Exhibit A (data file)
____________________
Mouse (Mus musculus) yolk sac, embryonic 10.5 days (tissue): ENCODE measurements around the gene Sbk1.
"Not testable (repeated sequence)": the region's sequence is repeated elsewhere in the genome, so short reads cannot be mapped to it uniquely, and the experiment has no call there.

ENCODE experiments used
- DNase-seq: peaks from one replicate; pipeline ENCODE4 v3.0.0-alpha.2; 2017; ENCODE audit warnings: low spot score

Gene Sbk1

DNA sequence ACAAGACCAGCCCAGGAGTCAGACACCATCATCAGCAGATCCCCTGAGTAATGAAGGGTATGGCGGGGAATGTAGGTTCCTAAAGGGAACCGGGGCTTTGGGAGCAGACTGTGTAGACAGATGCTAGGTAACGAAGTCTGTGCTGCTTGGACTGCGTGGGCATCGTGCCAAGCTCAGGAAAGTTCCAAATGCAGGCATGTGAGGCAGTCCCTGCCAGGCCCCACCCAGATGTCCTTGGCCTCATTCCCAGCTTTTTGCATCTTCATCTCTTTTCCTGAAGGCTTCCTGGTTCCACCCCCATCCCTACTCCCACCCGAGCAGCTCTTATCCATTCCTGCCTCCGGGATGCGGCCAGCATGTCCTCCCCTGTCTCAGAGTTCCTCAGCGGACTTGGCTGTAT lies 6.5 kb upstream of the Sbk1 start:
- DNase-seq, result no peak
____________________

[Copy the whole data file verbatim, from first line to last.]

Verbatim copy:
Mouse (Mus musculus) yolk sac, embryonic 10.5 days (tissue): ENCODE measurements around the gene Sbk1.
"Not testable (repeated sequence)": the region's sequence is repeated elsewhere in the genome, so short reads cannot be mapped to it uniquely, and the experiment has no call there.

ENCODE experiments used
- DNase-seq: peaks from one replicate; pipeline ENCODE4 v3.0.0-alpha.2; 2017; ENCODE audit warnings: low spot score

Gene Sbk1

DNA sequence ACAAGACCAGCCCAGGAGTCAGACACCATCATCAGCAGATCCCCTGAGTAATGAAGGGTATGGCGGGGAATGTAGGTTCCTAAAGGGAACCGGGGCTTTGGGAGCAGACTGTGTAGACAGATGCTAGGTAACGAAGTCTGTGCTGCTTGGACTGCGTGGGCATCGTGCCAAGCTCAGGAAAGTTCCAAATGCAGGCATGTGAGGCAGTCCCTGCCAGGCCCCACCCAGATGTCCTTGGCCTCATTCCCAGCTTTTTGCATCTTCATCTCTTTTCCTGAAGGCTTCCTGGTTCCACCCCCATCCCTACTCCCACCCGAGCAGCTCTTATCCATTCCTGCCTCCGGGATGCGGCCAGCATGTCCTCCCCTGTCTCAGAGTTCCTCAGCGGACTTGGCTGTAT lies 6.5 kb upstream of the Sbk1 start:
- DNase-seq, result no peak